- Business processes, especially those that will have to pivot according to the new workflows.
- Historic and predictive reporting and KPIs
- Employees and company culture including changes in roles, functions, and responsibilities.
- Assessment of workforce performance and contribution including performance-based compensation based on KPIs
- Internal and external stakeholders, suppliers, clients, and other third parties.
Using data to enhance your customer experience can help build long-lasting customer relationships, and deliver exponential growth for your business, boosting revenue and increasing breadth and depth of the customer base to deliver significant long-term ROI. If you’re looking for an expert solutions provider who can help implement an all-round data-driven CX system, connect with my friends at Suyati. Suyati helps in implementing cutting-edge Customer Experience database solutions, offering both standalone and integrated packages, offering a range of end-to-end data-driven services that make the collection, analysis, and interpretation of customer experience data more streamlined.
And if you are either a CFO/COO tasked with leading a complex CX implementation or are working with key project sponsors within your organization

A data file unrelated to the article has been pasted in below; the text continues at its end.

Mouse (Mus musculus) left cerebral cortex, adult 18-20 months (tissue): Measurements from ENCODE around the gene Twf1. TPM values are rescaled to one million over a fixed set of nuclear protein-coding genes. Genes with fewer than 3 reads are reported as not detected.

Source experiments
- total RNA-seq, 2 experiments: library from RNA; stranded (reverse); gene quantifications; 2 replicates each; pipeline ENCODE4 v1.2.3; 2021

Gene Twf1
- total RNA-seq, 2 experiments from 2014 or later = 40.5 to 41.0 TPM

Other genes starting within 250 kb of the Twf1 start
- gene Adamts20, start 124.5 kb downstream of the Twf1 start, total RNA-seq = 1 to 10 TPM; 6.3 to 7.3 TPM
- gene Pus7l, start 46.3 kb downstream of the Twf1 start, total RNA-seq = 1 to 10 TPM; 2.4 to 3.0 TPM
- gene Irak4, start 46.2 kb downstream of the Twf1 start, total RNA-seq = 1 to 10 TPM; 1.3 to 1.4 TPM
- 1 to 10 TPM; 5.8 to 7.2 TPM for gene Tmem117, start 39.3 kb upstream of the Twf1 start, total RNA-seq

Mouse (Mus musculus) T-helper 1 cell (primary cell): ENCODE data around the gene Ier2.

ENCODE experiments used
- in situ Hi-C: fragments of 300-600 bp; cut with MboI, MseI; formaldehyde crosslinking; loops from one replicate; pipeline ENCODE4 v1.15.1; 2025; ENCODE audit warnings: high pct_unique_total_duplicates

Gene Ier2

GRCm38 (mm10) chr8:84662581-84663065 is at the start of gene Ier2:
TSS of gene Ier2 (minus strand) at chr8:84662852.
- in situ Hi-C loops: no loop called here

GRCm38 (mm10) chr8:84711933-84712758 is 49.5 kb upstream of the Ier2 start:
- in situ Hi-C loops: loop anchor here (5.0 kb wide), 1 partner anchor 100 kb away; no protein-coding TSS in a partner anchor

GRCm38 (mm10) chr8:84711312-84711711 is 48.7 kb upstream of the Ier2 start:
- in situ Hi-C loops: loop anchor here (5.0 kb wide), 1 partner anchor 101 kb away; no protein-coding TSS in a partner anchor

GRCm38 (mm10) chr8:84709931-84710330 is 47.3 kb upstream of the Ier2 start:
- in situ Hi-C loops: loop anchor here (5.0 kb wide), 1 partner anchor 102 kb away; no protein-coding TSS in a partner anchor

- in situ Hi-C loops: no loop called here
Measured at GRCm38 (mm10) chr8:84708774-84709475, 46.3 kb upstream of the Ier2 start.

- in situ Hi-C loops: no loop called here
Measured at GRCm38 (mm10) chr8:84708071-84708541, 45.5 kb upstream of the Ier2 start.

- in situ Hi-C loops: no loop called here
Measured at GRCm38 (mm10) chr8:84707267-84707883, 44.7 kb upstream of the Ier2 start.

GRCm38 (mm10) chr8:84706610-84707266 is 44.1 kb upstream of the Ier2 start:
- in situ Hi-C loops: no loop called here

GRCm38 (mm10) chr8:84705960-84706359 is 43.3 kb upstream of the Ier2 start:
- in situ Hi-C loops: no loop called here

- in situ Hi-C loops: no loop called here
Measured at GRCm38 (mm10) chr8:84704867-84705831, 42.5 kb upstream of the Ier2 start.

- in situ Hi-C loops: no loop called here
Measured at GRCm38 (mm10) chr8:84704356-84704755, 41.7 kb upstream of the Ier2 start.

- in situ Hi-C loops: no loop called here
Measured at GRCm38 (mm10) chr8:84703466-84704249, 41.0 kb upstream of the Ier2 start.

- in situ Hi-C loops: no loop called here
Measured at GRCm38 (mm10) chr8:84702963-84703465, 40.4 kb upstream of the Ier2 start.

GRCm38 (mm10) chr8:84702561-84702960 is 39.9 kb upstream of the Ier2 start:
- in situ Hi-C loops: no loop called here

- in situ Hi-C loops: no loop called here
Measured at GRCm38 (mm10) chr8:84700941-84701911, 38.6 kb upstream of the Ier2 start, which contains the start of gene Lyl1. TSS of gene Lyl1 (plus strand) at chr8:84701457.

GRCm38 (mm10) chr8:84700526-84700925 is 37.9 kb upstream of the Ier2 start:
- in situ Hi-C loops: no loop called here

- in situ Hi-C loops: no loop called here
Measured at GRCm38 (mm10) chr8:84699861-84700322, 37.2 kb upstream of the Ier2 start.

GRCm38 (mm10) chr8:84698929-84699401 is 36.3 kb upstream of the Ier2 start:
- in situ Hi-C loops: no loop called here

you want to know how to talk to your CFO/COO or even CEO/Board holistically about operationalizing a CX implementation then I’d be happy to chat with you.
Simon recently started working with Suyati as a Strategic Advisor. He is an experienced CFO/COO with significant international experience in star-ups, fast growing/entrepreneurial and reengineering situations. He has held strategic leadership positions for the last 25 years in Advertising, Media Information and Technology, and Professional Consulting Service Organizations. He has strong financial, analytical and managerial skills and is accustomed to solving complex business issues. Amongst his areas of expertise are Operational Financial Management which includes building multinational operations, re-engineering strategic planning and development, leading and integrating M&A, designing and implementing comprehensive MIS systems and KPIs, including NetSuite/Open Air.